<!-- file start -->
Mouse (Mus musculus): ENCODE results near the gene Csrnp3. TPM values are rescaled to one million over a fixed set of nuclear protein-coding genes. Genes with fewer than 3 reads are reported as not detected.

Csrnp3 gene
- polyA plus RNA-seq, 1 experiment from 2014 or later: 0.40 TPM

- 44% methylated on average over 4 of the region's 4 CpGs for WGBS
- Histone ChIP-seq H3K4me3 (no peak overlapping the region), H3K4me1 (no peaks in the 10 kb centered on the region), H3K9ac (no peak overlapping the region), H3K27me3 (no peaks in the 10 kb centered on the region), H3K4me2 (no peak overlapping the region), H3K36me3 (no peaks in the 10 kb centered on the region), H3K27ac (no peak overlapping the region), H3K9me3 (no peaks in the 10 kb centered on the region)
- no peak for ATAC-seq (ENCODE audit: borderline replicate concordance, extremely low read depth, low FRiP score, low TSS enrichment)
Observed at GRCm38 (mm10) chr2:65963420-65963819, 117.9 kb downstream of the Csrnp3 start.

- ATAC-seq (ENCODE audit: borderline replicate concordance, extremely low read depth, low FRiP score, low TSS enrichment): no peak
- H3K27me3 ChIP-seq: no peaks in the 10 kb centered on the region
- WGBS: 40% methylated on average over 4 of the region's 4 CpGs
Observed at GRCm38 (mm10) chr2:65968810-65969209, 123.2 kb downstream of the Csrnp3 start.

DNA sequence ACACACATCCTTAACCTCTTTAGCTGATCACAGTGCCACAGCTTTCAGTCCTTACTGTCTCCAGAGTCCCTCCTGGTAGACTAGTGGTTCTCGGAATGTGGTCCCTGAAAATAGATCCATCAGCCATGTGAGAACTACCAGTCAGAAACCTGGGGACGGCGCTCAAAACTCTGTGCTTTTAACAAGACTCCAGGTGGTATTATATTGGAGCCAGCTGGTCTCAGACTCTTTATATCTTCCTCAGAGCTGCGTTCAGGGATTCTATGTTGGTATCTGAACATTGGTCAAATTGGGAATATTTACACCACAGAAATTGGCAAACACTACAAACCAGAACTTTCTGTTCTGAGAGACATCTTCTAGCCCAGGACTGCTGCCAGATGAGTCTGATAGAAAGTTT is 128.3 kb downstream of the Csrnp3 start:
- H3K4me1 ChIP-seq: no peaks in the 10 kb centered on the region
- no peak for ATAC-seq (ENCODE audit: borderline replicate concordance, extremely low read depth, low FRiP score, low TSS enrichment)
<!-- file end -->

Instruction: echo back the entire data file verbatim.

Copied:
Mouse (Mus musculus): ENCODE results near the gene Csrnp3. TPM values are rescaled to one million over a fixed set of nuclear protein-coding genes. Genes with fewer than 3 reads are reported as not detected.

Csrnp3 gene
- polyA plus RNA-seq, 1 experiment from 2014 or later: 0.40 TPM

- 44% methylated on average over 4 of the region's 4 CpGs for WGBS
- Histone ChIP-seq H3K4me3 (no peak overlapping the region), H3K4me1 (no peaks in the 10 kb centered on the region), H3K9ac (no peak overlapping the region), H3K27me3 (no peaks in the 10 kb centered on the region), H3K4me2 (no peak overlapping the region), H3K36me3 (no peaks in the 10 kb centered on the region), H3K27ac (no peak overlapping the region), H3K9me3 (no peaks in the 10 kb centered on the region)
- no peak for ATAC-seq (ENCODE audit: borderline replicate concordance, extremely low read depth, low FRiP score, low TSS enrichment)
Observed at GRCm38 (mm10) chr2:65963420-65963819, 117.9 kb downstream of the Csrnp3 start.

- ATAC-seq (ENCODE audit: borderline replicate concordance, extremely low read depth, low FRiP score, low TSS enrichment): no peak
- H3K27me3 ChIP-seq: no peaks in the 10 kb centered on the region
- WGBS: 40% methylated on average over 4 of the region's 4 CpGs
Observed at GRCm38 (mm10) chr2:65968810-65969209, 123.2 kb downstream of the Csrnp3 start.

DNA sequence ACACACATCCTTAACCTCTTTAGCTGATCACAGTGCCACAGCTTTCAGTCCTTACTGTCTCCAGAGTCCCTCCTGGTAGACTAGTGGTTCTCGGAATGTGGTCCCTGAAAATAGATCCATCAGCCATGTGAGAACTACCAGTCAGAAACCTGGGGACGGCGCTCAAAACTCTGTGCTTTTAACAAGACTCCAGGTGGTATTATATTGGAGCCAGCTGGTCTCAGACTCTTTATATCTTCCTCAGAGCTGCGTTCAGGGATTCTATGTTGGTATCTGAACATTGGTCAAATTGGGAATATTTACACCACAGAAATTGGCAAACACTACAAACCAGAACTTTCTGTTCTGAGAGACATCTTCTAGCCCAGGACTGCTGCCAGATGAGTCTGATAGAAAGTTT is 128.3 kb downstream of the Csrnp3 start:
- H3K4me1 ChIP-seq: no peaks in the 10 kb centered on the region
- no peak for ATAC-seq (ENCODE audit: borderline replicate concordance, extremely low read depth, low FRiP score, low TSS enrichment)